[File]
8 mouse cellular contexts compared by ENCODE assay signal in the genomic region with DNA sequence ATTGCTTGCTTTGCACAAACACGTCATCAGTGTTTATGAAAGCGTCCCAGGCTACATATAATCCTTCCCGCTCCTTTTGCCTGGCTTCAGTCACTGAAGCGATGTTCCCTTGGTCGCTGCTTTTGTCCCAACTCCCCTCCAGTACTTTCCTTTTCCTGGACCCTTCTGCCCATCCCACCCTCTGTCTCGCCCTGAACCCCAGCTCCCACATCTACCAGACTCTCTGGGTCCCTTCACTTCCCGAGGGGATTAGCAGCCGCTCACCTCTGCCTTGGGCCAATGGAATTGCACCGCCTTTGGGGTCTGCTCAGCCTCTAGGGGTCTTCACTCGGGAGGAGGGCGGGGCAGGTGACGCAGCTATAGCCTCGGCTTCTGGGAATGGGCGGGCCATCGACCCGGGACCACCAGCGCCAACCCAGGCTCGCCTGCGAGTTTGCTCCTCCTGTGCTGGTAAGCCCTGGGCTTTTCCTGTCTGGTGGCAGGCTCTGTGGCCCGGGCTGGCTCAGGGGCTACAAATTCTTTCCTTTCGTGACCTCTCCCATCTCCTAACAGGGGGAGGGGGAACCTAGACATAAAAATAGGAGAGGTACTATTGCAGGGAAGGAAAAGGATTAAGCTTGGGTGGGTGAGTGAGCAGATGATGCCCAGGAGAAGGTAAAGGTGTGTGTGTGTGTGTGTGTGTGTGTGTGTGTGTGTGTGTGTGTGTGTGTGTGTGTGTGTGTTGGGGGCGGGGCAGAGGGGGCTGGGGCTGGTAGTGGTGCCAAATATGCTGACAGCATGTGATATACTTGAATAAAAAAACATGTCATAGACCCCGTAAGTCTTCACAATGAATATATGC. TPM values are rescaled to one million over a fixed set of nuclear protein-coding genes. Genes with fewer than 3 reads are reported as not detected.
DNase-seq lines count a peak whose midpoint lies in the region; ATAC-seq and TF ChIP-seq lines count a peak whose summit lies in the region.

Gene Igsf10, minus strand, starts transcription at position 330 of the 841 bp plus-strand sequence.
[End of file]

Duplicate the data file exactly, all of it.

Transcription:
8 mouse cellular contexts compared by ENCODE assay signal in the genomic region with DNA sequence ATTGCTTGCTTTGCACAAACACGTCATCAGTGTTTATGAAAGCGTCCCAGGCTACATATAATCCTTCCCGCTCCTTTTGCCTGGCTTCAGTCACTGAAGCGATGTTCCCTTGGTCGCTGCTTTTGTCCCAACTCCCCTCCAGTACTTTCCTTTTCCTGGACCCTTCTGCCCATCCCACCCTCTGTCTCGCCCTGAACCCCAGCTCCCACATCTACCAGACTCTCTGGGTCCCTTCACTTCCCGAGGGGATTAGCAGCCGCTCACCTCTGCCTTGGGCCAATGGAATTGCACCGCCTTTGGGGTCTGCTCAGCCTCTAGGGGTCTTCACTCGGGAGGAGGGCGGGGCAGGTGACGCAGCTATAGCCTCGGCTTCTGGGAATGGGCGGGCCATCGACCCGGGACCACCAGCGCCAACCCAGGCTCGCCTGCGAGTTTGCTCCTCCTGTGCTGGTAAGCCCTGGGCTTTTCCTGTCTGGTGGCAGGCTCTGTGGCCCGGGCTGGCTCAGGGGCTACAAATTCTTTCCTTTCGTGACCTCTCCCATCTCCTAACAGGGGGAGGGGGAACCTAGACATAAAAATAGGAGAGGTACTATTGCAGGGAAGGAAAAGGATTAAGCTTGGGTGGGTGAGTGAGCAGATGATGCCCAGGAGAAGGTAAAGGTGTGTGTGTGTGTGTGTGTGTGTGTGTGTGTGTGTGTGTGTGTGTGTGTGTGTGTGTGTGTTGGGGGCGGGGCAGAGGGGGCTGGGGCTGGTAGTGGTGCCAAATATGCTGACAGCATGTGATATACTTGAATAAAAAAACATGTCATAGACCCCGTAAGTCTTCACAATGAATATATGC. TPM values are rescaled to one million over a fixed set of nuclear protein-coding genes. Genes with fewer than 3 reads are reported as not detected.
DNase-seq lines count a peak whose midpoint lies in the region; ATAC-seq and TF ChIP-seq lines count a peak whose summit lies in the region.

Gene Igsf10, minus strand, starts transcription at position 330 of the 841 bp plus-strand sequence.